We consider techniques used in the articulation of pictorial relief. The related ‘cue’ best known to vision science is ‘shading’. It is discussed in terms of an inverse optics algorithm known as ‘shape from shading’. However, the familiar techniques of the visual arts count many alternative cues for the articulation of pictorial relief. From an art technical perspective these cues are well known. Although serving a similar purpose as shading proper, they allow a much flatter value scale, making it easier to retain the picture plane, or major tonal areas. Vision research has generally ignored such methods, possibly because they lack an obvious basis in ecological optics. We attempt to rate the power of various techniques on a common ‘shading scale’. We find that naive observers spontaneously use a variety of cues, and that several of these easily equal, or beat, conventional shading. This is of some conceptual interest to vision science, because shading has a generally acknowledged ecological basis, whereas the alternative methods lack this.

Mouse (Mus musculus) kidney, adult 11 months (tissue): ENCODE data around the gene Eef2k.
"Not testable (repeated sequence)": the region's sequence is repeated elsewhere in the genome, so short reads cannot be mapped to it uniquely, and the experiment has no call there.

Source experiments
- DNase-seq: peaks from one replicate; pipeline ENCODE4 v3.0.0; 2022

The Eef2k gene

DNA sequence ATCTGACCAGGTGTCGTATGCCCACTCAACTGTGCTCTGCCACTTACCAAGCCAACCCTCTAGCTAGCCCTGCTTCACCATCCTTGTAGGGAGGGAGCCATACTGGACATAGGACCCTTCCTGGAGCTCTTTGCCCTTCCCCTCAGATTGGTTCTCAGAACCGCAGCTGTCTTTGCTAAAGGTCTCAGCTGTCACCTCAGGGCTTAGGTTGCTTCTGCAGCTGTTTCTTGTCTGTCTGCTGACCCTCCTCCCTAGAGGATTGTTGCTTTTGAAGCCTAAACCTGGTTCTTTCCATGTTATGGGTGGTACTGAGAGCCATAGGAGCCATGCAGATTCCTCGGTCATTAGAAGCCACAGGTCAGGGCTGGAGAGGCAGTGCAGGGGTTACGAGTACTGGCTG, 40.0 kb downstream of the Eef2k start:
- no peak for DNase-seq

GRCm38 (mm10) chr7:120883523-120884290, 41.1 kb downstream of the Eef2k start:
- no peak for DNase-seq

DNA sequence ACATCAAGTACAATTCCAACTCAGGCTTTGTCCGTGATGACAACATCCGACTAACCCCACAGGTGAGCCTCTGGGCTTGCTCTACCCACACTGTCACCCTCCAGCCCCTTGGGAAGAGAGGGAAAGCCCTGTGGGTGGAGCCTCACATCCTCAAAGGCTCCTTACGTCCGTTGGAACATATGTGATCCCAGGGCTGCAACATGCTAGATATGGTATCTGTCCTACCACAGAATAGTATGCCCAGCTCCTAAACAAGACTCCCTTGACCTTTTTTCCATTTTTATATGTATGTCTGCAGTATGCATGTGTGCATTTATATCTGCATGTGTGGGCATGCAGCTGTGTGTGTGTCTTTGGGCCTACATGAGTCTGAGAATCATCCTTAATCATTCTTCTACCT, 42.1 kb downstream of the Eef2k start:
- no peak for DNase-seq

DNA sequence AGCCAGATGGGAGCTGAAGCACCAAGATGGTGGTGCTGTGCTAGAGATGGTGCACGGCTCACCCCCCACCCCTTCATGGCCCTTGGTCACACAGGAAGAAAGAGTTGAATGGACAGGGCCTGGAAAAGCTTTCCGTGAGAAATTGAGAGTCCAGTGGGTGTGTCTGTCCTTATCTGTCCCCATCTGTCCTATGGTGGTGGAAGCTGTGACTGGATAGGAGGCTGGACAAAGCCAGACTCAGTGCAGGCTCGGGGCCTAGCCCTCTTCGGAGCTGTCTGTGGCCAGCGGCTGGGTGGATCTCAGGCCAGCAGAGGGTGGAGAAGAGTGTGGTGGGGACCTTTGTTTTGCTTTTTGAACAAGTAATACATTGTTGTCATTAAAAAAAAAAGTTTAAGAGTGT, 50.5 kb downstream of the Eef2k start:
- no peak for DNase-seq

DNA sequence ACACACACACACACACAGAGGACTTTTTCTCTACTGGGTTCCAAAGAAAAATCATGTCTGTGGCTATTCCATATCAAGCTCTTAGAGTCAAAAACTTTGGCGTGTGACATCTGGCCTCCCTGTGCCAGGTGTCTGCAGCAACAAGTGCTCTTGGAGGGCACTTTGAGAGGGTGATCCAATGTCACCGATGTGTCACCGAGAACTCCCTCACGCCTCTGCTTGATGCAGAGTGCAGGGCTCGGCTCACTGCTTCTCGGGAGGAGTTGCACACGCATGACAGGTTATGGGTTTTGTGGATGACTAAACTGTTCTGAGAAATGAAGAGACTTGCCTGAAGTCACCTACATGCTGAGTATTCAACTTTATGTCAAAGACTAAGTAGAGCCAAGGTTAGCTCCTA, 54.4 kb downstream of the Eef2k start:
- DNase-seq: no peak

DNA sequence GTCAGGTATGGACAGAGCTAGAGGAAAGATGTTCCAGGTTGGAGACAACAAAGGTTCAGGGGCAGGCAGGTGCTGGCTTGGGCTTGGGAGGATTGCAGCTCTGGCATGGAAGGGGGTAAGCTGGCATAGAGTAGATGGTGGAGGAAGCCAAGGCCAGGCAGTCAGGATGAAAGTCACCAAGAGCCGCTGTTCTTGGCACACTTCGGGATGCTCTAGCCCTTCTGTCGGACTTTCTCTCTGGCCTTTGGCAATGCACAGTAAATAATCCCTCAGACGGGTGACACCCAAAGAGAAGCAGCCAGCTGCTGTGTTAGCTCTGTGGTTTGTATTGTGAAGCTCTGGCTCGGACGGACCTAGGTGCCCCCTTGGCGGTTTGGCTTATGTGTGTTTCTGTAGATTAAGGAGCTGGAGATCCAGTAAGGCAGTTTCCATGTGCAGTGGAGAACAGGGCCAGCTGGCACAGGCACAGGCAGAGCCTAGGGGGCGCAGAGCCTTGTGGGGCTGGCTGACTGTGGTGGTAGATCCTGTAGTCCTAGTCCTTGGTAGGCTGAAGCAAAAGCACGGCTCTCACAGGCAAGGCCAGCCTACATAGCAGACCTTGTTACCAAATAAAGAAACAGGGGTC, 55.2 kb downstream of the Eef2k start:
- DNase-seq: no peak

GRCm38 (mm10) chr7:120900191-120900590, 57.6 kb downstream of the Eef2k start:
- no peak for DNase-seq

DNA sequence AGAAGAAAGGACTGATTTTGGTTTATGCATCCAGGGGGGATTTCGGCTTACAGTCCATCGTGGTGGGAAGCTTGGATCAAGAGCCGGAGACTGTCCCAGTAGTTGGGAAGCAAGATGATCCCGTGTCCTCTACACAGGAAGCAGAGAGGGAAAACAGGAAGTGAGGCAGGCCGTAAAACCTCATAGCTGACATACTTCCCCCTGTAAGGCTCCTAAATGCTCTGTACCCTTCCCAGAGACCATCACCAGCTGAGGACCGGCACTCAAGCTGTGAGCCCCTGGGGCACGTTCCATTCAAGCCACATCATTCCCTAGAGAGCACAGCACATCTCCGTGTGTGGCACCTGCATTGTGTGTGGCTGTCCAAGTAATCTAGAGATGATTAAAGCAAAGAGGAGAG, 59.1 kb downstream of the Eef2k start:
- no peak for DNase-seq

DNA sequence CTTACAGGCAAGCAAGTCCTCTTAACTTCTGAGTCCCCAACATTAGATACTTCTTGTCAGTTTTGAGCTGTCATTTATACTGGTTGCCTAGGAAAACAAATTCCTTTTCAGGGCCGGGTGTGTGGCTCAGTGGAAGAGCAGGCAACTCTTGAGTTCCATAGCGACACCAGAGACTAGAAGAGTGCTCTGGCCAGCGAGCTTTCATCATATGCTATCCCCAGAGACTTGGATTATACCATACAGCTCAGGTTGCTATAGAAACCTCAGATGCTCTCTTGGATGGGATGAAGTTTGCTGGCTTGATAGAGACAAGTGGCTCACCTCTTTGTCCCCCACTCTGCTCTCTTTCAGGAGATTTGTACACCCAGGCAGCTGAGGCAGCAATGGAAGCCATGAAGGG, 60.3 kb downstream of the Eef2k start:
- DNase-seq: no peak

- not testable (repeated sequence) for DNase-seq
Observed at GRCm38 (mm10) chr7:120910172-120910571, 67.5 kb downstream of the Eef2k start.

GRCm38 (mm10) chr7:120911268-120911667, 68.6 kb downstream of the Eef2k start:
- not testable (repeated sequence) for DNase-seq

PinnaB. (1987). Un effetto di colorazione in: Il Laboratorio e la Città XXI Congresso degli Psicologi Italiani V. Majer M. Maeran and M. Santinello (Eds) p. 158. Società Italiana di Psicologia Milan Italy.
RamachandranV. S. (1988).
Perceiving shape from shadingSci. Am.25976–83.
Perceived strength of edge, depth and brightness of the Kanizsa illusion as a function of the color contrast between figures and backgroundGestalt Theory32155–166.